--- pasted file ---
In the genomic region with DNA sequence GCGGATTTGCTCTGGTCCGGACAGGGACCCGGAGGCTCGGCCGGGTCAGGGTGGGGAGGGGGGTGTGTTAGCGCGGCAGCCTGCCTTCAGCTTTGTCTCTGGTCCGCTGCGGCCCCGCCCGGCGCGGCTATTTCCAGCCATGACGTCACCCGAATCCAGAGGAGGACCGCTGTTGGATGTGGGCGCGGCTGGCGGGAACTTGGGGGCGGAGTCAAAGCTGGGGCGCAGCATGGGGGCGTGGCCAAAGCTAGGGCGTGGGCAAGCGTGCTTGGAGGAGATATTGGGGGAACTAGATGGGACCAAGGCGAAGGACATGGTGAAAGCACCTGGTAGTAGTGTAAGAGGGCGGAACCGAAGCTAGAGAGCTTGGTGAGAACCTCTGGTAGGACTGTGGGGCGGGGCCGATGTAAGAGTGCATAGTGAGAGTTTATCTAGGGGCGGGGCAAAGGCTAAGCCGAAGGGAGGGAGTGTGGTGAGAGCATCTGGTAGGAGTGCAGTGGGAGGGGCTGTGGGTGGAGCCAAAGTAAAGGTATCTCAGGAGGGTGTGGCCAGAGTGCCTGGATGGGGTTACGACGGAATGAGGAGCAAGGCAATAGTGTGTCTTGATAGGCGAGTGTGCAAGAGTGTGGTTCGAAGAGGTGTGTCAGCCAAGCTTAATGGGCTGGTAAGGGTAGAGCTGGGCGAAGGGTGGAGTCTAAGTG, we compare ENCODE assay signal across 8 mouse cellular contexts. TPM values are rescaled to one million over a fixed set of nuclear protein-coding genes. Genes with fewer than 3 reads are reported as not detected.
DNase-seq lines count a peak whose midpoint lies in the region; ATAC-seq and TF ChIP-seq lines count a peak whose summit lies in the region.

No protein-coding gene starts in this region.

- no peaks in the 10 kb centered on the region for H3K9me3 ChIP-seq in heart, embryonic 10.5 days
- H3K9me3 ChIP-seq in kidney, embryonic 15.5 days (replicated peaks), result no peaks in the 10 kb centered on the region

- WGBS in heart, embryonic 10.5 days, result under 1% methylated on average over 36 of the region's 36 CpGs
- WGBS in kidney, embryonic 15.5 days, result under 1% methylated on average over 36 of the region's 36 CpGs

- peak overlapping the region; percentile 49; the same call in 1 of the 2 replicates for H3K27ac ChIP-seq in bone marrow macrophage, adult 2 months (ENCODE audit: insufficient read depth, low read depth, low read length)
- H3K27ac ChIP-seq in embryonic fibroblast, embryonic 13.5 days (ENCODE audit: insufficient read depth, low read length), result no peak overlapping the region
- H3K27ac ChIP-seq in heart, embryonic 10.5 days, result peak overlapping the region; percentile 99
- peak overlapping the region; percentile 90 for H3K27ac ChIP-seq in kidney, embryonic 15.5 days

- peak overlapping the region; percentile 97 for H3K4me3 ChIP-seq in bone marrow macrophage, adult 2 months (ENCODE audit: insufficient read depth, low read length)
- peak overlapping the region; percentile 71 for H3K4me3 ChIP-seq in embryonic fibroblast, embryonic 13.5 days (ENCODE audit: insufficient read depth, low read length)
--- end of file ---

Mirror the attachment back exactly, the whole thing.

In the genomic region with DNA sequence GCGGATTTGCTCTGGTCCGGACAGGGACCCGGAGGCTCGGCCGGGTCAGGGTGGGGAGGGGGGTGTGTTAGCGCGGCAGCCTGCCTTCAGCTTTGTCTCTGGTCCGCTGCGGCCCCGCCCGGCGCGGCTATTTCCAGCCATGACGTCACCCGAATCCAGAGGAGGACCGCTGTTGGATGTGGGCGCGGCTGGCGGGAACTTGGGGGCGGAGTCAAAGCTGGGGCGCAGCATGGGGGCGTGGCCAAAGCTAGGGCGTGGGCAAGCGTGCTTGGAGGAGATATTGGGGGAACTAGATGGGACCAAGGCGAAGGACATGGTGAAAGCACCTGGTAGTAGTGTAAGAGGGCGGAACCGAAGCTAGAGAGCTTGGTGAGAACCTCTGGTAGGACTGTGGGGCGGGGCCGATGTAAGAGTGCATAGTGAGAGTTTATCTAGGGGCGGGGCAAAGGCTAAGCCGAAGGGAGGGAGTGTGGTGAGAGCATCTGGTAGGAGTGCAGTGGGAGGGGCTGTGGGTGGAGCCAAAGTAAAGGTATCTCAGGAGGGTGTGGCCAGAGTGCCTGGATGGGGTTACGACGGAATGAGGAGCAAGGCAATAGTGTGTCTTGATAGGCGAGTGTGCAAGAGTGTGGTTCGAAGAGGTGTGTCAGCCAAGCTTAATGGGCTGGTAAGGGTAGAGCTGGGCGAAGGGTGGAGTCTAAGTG, we compare ENCODE assay signal across 8 mouse cellular contexts. TPM values are rescaled to one million over a fixed set of nuclear protein-coding genes. Genes with fewer than 3 reads are reported as not detected.
DNase-seq lines count a peak whose midpoint lies in the region; ATAC-seq and TF ChIP-seq lines count a peak whose summit lies in the region.

No protein-coding gene starts in this region.

- no peaks in the 10 kb centered on the region for H3K9me3 ChIP-seq in heart, embryonic 10.5 days
- H3K9me3 ChIP-seq in kidney, embryonic 15.5 days (replicated peaks), result no peaks in the 10 kb centered on the region

- WGBS in heart, embryonic 10.5 days, result under 1% methylated on average over 36 of the region's 36 CpGs
- WGBS in kidney, embryonic 15.5 days, result under 1% methylated on average over 36 of the region's 36 CpGs

- peak overlapping the region; percentile 49; the same call in 1 of the 2 replicates for H3K27ac ChIP-seq in bone marrow macrophage, adult 2 months (ENCODE audit: insufficient read depth, low read depth, low read length)
- H3K27ac ChIP-seq in embryonic fibroblast, embryonic 13.5 days (ENCODE audit: insufficient read depth, low read length), result no peak overlapping the region
- H3K27ac ChIP-seq in heart, embryonic 10.5 days, result peak overlapping the region; percentile 99
- peak overlapping the region; percentile 90 for H3K27ac ChIP-seq in kidney, embryonic 15.5 days

- peak overlapping the region; percentile 97 for H3K4me3 ChIP-seq in bone marrow macrophage, adult 2 months (ENCODE audit: insufficient read depth, low read length)
- peak overlapping the region; percentile 71 for H3K4me3 ChIP-seq in embryonic fibroblast, embryonic 13.5 days (ENCODE audit: insufficient read depth, low read length)